A PAIR of ringed plovers have bred in the far west of Dorset for the first time.
The wading birds have raised four chicks at Chard Junction Quarry.
Site owners Bardon Aggregates and Dorset Wildlife Trust turned a disused part of the quarry into a community nature reserve about a year ago.
Bardon Aggregates are still extracting gravel from are another part of the quarry, but when the company heard of the plovers’ nest, quarry manager Tony Pearson ordered an exclusion zone to make sure the pair weren’t disturbed.
He said: “It’s fascinating see how these birds have progressed, considering the natural predators that share the same area, including foxes, badgers, crows and buzzards. We just hope they will become regular visitors now.”
Dorset Wildlife Trust’s Joy Wallis said: “The birds could leave any time now, possibly to winter on the coast, but we hope they will be back to breed here next year.”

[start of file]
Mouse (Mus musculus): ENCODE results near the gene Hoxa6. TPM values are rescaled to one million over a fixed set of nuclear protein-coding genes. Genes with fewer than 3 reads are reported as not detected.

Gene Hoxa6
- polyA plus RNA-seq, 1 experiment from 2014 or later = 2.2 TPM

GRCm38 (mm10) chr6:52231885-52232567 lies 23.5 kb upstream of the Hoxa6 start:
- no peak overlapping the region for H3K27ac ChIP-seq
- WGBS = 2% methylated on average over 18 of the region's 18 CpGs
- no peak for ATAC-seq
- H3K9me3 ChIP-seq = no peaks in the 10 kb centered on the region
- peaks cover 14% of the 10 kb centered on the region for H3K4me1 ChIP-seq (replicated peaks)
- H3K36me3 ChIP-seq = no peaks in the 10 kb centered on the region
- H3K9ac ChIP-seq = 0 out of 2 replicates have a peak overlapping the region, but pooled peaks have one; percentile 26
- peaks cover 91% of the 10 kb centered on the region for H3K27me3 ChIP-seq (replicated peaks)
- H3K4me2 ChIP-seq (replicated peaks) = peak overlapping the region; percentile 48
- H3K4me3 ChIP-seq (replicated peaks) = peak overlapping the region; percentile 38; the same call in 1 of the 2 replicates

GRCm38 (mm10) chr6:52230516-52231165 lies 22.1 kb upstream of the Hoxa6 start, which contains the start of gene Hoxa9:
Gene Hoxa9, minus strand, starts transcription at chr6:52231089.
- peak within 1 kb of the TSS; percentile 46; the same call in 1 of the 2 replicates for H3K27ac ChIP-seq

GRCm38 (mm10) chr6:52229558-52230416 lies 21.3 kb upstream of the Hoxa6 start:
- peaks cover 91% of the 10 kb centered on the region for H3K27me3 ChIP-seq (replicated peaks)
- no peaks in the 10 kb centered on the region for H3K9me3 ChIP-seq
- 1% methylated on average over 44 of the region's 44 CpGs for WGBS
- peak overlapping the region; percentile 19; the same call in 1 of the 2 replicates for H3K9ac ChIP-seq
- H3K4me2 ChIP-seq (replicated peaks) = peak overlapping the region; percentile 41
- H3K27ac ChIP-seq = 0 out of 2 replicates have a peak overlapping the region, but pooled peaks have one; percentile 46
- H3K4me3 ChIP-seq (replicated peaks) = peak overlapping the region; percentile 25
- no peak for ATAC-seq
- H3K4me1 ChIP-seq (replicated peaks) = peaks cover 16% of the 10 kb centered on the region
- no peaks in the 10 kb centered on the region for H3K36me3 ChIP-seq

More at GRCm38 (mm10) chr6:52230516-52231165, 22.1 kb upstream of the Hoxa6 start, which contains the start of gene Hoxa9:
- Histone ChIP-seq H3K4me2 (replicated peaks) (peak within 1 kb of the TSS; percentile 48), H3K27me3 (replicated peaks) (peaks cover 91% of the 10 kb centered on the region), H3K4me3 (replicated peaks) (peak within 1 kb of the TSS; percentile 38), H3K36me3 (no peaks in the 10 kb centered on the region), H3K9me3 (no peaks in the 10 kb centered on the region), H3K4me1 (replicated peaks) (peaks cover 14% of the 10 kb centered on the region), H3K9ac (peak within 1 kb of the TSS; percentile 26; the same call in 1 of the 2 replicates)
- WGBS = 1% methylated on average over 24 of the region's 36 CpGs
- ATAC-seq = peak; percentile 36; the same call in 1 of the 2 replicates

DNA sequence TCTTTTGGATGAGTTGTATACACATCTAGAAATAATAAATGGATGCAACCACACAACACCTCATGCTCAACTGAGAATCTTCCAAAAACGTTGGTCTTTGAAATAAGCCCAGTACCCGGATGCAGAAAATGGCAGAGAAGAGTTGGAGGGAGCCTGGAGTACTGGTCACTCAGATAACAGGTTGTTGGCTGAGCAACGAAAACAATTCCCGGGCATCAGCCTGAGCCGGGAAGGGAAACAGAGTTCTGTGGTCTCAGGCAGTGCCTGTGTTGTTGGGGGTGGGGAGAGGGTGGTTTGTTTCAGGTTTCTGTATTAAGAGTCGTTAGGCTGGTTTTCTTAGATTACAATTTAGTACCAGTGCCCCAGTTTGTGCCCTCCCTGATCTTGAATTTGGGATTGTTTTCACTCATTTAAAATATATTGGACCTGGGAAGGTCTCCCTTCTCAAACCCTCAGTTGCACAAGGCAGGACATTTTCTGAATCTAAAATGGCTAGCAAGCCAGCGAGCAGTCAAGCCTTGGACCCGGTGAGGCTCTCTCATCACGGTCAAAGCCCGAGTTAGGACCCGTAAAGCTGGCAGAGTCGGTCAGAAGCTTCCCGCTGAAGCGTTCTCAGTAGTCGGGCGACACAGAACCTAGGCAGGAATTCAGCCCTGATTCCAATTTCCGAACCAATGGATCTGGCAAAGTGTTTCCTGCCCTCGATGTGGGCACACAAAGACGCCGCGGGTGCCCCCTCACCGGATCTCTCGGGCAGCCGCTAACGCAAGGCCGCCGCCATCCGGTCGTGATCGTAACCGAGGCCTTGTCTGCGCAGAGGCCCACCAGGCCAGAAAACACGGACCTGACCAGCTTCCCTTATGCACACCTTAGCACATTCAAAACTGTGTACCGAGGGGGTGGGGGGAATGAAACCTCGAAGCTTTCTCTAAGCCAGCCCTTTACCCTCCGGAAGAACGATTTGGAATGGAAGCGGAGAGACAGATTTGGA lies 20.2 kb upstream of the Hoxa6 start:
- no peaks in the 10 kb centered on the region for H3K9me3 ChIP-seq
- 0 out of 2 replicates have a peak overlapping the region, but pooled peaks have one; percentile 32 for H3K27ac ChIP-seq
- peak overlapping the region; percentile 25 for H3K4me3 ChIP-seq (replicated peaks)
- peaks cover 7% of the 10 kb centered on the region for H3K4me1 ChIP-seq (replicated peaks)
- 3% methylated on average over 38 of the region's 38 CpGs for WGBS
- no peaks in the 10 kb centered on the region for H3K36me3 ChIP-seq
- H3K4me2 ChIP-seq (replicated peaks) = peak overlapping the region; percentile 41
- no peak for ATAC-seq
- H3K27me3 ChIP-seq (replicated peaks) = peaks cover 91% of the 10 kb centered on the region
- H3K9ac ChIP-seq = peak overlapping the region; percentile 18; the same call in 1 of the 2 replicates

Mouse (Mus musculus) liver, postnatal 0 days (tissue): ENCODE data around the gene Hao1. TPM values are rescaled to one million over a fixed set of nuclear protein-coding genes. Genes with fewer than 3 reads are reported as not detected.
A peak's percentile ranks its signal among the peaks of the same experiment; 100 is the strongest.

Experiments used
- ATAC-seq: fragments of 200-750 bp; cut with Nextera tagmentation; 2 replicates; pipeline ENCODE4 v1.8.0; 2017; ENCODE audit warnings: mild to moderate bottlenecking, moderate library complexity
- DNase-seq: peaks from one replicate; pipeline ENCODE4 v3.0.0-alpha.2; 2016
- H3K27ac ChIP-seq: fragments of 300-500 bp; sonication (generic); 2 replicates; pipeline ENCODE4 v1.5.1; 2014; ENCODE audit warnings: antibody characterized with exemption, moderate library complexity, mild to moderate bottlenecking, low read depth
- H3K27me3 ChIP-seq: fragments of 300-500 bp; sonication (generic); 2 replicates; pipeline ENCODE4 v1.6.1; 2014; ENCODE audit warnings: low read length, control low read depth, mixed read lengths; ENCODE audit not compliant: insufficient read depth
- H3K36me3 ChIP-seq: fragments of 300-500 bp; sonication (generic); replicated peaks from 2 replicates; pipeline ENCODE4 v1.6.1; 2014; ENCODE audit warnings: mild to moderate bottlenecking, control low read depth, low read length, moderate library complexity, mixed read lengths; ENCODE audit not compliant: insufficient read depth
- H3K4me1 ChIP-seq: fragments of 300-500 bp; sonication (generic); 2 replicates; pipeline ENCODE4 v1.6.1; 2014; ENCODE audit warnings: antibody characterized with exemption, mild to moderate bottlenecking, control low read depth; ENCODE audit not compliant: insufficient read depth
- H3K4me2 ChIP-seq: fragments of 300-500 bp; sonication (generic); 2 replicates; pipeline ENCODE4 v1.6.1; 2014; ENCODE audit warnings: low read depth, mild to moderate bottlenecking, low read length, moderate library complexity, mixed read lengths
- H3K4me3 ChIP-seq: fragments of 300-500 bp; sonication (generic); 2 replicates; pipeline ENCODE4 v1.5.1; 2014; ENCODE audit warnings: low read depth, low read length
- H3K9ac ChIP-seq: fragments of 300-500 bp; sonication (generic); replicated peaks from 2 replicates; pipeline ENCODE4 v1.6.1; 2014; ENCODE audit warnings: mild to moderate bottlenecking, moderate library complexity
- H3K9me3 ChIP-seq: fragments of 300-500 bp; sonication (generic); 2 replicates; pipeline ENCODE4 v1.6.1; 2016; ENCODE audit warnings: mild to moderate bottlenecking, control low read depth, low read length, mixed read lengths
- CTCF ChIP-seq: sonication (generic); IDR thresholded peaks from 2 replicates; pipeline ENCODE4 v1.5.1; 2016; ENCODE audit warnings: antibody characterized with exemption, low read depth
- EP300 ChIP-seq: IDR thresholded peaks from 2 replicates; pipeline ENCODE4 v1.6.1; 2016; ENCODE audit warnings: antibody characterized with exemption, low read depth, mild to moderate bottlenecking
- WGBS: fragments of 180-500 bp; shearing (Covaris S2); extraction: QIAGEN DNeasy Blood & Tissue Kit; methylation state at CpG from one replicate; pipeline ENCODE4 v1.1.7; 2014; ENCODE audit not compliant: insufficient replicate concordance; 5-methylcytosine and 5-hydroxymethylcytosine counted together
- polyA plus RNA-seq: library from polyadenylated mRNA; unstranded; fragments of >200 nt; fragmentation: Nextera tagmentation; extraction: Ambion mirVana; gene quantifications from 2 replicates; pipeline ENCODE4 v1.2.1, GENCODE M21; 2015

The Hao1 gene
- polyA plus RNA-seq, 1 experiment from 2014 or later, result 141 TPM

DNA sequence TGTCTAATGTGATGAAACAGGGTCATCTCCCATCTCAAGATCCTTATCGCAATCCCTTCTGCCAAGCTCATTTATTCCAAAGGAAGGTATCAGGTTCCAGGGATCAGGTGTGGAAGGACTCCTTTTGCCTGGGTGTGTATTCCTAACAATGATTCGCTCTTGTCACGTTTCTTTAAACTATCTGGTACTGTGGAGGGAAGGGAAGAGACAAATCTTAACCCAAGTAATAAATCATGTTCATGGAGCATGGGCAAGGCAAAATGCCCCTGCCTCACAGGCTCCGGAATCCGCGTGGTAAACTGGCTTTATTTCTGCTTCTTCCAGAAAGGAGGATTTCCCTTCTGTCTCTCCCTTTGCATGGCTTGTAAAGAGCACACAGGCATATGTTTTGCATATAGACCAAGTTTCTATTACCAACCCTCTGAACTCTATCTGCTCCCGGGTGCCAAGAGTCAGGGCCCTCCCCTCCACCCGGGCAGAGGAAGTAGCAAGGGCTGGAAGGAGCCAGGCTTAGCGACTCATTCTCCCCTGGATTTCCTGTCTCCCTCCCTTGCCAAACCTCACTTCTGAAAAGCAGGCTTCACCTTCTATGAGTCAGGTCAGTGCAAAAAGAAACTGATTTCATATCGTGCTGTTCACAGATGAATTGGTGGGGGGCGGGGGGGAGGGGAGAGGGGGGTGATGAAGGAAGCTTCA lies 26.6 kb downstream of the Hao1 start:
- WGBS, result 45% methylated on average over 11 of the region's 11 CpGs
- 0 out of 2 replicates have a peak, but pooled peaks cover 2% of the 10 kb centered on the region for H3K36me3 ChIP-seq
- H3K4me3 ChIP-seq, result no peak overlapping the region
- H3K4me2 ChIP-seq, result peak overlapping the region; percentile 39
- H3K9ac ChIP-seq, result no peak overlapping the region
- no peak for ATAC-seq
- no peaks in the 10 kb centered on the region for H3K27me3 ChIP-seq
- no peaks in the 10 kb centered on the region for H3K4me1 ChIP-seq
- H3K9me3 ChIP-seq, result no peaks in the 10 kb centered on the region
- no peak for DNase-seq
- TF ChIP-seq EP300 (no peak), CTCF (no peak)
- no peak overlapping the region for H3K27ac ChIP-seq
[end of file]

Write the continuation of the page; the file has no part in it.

Ringed plovers have increasingly chosen to nest inland on sand and gravel pits, even sometimes on old industrial sites, as well as on coastal beaches.
The species’ future has been concerning conservationists; ringed plovers have amber status, indicating they need places to feed and breed.
Chard Junction Quarry nature reserve is near Chard Junction, at grid reference ST 345045. Open daily, free of charge, it includes a path, bird hides, woods, ponds and establishing grasslands. There is no other nature reserve nature in the area.
Reserve leaflets are available from Chard Tourist Information Centre.
More information can be obtained from Bardon Aggregates on 07730 832767.